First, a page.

Treatment of hypoactive sexual desire disorder depends on many factors, including the individual and his or her relationship. Sex and marital therapy have both been found to be effective, although they may not be as effective in couples experiencing relationship

discrepancy in desire

Differences in levels of sexual desire in a couple.

difficulties on top of the sexual dysfunction. Cognitive-behavioral therapy, a form of psy­chotherapy that emphasizes the importance of how a person thinks and the effect these thoughts have on a person’s feelings and behaviors, has offered promising results. These types of therapy are brief (the average number of sessions a client receives is 16), highly instructional, and structured.

Pharmacological (drug) treatment may also be used. Although there are no drugs proven to increase sexual desire in men or women, there is evidence that testosterone may be helpful in those who have low testosterone levels (Heiman, 2002). Some studies have found that low testosterone levels in women contribute to decreased de­sire, arousal, and/or orgasm (Talakoub et al., 2002). Preliminary research has found that women who undergo testosterone replacement therapy have less sexual distress and an increase in sexual functioning. However, possible side effects include un­wanted facial hair, weight gain, acne, and a loss of head hair (Munarriz et al., 2002; Shifren et al., 2000). Other studies have found that testosterone levels in women have little to do with overall sexual desire and functioning (S. R. Davis et al., 2005). Because testosterone is largely responsible for male sexual desire, low male sexual de­sire has historically been treated with testosterone injections. However, the majority of men who experience low sexual desire have normal levels of testosterone (Wespes & Schulman, 2002).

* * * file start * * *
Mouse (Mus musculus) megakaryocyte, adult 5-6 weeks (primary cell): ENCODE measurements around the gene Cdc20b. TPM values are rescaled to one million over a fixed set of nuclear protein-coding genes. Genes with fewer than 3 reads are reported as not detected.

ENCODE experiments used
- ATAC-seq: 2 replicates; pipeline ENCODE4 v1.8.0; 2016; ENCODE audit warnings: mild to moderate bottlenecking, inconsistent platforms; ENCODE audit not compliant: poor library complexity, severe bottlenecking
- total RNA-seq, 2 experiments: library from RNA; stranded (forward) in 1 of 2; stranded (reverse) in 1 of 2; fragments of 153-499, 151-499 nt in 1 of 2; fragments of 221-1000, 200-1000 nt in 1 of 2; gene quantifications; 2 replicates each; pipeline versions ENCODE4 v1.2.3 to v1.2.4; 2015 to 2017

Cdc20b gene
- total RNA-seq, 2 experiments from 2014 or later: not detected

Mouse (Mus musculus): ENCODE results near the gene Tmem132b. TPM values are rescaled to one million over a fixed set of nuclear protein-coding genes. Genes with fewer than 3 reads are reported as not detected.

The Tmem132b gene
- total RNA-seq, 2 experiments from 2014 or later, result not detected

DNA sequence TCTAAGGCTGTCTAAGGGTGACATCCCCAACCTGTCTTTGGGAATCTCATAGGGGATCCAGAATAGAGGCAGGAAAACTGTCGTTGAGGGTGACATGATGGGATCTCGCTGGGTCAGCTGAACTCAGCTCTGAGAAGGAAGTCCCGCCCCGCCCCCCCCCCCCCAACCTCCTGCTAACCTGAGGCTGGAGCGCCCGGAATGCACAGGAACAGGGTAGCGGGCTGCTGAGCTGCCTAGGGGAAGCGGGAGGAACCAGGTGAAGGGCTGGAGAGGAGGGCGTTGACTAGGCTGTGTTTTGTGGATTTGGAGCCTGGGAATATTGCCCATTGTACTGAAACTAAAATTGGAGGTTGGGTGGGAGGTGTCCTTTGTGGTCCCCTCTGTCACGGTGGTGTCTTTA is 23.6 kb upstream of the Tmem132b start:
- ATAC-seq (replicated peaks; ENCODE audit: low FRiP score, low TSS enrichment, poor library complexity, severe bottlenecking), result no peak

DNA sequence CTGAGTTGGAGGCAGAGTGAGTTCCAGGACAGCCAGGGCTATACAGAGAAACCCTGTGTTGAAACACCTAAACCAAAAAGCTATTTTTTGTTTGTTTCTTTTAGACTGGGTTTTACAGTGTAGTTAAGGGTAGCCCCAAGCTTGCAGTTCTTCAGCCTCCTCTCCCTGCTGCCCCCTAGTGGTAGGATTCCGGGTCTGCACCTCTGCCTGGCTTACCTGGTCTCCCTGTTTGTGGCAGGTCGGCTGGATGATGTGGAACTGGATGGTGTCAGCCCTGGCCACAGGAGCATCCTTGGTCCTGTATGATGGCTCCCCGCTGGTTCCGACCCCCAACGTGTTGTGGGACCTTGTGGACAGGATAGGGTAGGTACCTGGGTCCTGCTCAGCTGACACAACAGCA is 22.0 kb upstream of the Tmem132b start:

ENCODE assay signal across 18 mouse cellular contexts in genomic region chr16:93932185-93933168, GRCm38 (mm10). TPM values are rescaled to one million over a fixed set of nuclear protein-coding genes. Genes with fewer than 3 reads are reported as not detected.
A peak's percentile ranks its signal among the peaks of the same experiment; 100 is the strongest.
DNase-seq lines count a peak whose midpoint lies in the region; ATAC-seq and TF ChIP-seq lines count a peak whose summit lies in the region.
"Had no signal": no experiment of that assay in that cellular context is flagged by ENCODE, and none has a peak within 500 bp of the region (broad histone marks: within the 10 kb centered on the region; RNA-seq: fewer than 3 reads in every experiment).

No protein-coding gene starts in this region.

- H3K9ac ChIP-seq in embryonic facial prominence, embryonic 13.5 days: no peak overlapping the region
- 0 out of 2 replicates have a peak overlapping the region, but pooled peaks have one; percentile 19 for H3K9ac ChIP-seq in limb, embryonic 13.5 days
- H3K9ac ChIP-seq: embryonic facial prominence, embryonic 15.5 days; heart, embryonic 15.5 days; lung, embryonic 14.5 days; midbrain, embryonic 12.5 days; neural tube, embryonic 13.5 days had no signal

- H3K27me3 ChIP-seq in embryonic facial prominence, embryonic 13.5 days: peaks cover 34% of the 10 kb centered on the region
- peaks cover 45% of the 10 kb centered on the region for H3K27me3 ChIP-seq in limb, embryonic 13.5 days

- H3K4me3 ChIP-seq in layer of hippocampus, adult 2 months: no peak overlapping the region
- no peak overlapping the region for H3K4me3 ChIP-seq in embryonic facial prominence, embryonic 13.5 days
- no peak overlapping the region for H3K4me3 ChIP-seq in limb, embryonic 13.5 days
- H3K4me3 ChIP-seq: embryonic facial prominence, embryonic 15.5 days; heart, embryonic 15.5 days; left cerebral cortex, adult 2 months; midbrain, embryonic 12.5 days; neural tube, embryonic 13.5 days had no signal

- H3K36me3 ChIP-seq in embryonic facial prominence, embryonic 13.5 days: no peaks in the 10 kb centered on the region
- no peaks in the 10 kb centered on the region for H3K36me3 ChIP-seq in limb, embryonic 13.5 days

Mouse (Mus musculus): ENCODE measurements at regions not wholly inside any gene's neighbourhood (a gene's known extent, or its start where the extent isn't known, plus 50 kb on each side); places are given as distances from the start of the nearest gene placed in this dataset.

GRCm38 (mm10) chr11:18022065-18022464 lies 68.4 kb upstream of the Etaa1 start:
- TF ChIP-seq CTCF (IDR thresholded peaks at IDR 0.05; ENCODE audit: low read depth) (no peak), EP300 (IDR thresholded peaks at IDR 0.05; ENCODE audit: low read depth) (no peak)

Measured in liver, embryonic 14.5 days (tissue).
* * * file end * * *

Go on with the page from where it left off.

Sometimes it is not one partner’s level of desire that is the problem but the dis­crepancy in desire between the partners. Many couples experience differences in their levels of desire—one partner may desire sex more often than the other. One partner may desire sex only once a month, whereas the other may desire sex once a day. Often, the partner with a lower level of desire will show up at a therapist’s office and not the partner with higher desire (R. C. Rosen & Leiblum, 1987). If the part­ner with the lower level of desire was paired with someone with an equal level of sex­ual desire, there would be no problem. People experiencing low levels of sexual de-

| aphrodisiac

A substance that increases, or is believed to increase, a person’s sexual desire.

sire may turn to aphrodisiacs for help (see the accompanying Sex in Real Life, “What Is an Aphrodisiac?”).

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